One of the troubles of today's church is that it's full of Pharisees - people who wash the outside of the cup, who increase the burden of the people, who worry more about ritual than relationship, more about law than love.
Most of us, to one degree or another, are guilty of this.
We look at the world around us, and we think, If only this world would subscribe to the ideas of God. If only they would understand His ways and live by His laws, this world would be a better place. So we spend our ministries, and our lives, trying to get a world that doesn't know God to live as He desires.
We spend most of our time trying to teach this world where the lines are drawn between sin and faithfulness. We teach them the difference between cleanliness and uncleanliness. We lecture this world about what God likes and dislikes.
It's not so different, really, from living in the times of Jesus. There were all these Pharisees running around, the guys largely in charge (and large and in charge) of the synagogues. They knew all the rules. They knew the lines between sin and faithfulness. They had clean and unclean down to a science. They could recite from memory what God likes and dislikes. And the people were looking at them and wondering how there could ever be a way. How they were ever supposed to get all this right.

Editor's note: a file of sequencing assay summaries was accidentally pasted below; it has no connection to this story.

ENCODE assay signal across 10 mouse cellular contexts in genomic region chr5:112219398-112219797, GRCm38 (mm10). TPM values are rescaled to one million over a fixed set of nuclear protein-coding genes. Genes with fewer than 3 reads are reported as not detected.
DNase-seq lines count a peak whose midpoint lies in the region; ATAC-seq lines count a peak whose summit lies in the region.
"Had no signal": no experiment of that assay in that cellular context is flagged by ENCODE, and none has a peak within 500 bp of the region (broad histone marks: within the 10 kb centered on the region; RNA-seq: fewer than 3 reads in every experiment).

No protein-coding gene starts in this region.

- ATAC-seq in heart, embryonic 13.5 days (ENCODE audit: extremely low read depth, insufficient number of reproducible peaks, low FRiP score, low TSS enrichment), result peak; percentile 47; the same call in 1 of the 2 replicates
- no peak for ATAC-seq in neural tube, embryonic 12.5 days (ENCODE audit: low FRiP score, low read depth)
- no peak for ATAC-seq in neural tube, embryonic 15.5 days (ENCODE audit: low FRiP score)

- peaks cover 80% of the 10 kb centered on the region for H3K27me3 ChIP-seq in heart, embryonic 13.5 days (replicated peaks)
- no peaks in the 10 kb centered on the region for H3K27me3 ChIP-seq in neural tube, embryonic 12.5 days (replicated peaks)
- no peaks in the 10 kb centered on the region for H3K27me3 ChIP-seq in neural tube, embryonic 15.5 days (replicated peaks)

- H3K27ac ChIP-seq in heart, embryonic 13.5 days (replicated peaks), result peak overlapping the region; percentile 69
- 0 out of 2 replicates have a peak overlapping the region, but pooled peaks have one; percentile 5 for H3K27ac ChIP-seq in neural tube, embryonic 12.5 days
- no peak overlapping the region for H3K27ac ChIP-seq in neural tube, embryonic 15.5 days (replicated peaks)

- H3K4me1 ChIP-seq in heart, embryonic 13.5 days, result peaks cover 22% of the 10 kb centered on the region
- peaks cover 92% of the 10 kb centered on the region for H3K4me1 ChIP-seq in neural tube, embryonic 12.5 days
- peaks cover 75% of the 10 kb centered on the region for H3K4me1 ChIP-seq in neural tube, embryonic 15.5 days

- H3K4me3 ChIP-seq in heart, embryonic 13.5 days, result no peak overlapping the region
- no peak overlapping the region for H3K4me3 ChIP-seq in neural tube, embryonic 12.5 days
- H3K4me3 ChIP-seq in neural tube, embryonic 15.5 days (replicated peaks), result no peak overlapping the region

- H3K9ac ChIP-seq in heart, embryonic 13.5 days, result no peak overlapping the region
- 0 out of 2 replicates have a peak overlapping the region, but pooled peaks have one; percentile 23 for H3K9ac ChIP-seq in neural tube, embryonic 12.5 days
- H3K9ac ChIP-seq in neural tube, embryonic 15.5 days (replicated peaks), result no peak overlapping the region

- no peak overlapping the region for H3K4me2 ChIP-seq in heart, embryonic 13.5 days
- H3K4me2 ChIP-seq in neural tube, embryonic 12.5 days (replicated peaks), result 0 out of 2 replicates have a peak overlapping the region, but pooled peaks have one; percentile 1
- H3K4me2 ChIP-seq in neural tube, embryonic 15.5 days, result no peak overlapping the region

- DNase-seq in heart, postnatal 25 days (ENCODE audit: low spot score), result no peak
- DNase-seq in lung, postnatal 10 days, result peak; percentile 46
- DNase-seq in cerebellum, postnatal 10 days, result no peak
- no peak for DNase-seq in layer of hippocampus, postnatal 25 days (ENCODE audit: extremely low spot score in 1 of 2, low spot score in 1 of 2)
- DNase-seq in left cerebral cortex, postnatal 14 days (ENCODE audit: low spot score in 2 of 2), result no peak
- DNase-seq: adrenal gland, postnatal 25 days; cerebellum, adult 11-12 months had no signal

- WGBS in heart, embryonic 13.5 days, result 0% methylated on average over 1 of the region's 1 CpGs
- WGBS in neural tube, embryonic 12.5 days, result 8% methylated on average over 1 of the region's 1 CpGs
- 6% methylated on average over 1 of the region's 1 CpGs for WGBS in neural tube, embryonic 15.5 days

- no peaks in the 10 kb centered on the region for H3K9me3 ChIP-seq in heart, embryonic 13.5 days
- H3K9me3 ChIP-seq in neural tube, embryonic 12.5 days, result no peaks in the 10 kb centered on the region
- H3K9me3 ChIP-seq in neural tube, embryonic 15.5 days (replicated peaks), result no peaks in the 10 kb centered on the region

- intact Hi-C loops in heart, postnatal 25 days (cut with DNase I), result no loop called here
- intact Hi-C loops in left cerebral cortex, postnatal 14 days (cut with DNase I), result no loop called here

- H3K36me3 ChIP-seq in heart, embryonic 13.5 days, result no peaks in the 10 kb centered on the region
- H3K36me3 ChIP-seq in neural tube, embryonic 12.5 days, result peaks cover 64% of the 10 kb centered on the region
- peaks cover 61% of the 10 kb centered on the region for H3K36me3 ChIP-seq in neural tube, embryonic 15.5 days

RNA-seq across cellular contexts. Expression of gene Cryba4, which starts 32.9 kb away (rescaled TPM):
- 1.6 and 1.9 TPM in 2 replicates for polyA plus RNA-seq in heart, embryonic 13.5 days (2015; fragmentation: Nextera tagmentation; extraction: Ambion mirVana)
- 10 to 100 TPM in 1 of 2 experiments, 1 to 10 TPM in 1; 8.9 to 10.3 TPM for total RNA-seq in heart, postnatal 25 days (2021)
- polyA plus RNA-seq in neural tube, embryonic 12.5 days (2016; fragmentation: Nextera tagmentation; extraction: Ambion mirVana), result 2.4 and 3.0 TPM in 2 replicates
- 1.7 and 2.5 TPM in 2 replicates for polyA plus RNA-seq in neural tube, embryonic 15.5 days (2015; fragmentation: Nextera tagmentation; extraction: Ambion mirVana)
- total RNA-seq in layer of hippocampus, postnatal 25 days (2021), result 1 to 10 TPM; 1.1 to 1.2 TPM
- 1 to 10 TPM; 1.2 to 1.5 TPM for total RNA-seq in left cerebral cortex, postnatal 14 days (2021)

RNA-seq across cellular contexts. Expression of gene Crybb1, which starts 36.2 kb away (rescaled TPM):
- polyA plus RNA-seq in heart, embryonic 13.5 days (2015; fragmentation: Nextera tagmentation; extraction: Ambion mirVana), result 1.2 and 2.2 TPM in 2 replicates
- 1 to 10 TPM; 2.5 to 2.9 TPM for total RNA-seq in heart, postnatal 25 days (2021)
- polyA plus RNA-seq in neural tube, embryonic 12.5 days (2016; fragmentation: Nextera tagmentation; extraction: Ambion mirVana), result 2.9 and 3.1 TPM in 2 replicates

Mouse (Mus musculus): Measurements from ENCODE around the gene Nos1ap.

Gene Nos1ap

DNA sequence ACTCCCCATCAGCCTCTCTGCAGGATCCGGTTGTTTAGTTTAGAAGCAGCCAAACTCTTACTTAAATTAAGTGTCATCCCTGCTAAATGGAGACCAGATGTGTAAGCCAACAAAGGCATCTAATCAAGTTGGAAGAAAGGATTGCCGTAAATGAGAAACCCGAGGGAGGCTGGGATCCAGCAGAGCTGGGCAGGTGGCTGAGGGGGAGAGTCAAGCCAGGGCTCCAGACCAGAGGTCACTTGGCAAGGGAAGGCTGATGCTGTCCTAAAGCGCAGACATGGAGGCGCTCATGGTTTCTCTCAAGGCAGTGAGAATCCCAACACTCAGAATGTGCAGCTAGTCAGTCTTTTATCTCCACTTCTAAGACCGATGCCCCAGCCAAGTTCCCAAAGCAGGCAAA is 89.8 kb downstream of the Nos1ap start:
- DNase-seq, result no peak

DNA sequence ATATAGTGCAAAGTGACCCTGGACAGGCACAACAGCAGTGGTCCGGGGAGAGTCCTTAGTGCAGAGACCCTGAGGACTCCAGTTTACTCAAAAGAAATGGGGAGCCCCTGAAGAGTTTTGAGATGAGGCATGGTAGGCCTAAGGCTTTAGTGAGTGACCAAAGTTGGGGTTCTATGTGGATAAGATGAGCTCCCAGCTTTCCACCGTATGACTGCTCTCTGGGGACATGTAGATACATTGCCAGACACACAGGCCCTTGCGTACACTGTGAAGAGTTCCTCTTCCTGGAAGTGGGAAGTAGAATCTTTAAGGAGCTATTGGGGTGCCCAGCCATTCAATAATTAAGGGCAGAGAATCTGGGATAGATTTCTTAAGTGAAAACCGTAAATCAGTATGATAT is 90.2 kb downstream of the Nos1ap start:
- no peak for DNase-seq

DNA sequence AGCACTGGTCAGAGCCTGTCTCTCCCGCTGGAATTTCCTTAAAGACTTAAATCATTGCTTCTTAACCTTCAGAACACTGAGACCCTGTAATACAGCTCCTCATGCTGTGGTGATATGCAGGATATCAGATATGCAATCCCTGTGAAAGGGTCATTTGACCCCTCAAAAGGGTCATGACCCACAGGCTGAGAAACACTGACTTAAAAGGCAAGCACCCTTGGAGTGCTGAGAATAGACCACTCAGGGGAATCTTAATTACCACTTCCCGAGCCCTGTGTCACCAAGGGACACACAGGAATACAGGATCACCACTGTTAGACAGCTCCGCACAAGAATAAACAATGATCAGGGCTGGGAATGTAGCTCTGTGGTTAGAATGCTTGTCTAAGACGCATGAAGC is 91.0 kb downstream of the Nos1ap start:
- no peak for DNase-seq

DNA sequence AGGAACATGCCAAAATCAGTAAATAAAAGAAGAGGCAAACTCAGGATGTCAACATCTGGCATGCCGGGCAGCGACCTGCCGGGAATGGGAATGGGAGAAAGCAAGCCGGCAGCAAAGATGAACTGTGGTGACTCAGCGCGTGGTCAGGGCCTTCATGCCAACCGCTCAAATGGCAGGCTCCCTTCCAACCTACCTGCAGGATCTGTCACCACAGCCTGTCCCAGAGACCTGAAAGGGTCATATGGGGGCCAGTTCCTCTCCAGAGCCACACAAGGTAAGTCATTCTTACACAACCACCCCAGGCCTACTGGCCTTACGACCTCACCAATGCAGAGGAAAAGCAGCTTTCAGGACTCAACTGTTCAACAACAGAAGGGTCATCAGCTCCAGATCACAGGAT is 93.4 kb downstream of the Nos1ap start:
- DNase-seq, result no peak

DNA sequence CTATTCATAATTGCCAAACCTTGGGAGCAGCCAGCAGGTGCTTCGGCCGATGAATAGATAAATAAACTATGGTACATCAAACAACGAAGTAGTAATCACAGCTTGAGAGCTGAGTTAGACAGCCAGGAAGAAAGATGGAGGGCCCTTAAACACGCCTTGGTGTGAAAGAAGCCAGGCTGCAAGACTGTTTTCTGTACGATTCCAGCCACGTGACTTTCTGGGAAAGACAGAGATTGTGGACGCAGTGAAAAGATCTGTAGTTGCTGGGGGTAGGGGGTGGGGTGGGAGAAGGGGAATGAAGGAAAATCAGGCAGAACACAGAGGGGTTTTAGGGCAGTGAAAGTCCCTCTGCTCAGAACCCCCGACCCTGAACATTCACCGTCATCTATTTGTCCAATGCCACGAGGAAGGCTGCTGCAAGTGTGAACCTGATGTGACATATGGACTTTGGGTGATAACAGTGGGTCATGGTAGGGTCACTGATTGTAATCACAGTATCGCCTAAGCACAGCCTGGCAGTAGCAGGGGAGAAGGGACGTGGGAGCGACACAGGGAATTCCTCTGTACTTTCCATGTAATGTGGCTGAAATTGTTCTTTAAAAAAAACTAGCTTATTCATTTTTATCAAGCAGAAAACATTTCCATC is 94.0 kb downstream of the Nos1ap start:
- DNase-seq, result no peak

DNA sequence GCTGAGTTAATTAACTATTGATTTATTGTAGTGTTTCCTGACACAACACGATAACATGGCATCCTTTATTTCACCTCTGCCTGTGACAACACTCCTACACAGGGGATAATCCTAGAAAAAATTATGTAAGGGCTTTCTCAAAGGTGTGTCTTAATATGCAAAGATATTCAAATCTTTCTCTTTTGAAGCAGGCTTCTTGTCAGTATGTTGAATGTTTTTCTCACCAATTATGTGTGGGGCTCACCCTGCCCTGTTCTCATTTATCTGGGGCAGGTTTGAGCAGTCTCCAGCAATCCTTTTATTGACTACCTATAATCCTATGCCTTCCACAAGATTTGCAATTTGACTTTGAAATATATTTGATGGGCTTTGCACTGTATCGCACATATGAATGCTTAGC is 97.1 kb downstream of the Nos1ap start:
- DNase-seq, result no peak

And did getting it right mean becoming a prude? Did getting it right mean becoming like a Pharisee?
It wasn't an enticing proposition. Nobody - nobody who wasn't already a Pharisee - was looking to God to make them holier-than-thou. What they were really longing for was a way to be holy.
For all their talk, that's not what the Pharisees offered.
Are we, the church, so different today? We are the people running around, "in charge" of the church. We know all the rules. We know the lines between sin and faithfulness. We have clean and unclean down to a science. We can recite from memory what God likes and dislikes. And the people are looking at us and wondering if this is it. Does getting it right mean living like us?
It's not an enticing proposition. We have to stop trying to make this world holier-than-thou and invite it to become holy in the presence of God.
It's like we think we're the gatekeepers or something, but that job is already taken. Jesus is the Gatekeeper. It's like we think we're the teachers, but that job is taken, too. Jesus is the Teacher. It's like we think we're supposed to teach people all the rules, but these people have enough rules. What they need is grace.
We're not supposed to be teaching the lines between sin and faithfulness; we're supposed to teach repentance and redemption. We're not at the front of the class; we're at the foot of the Cross. We aren't supposed to be teaching the difference between clean and unclean; we're supposed to be leading the procession to Living Water. We're not supposed to be teaching this world what God likes and dislikes.
We're supposed to be telling them how deeply God loves them.
Are we doing that?
What would it look like if we were?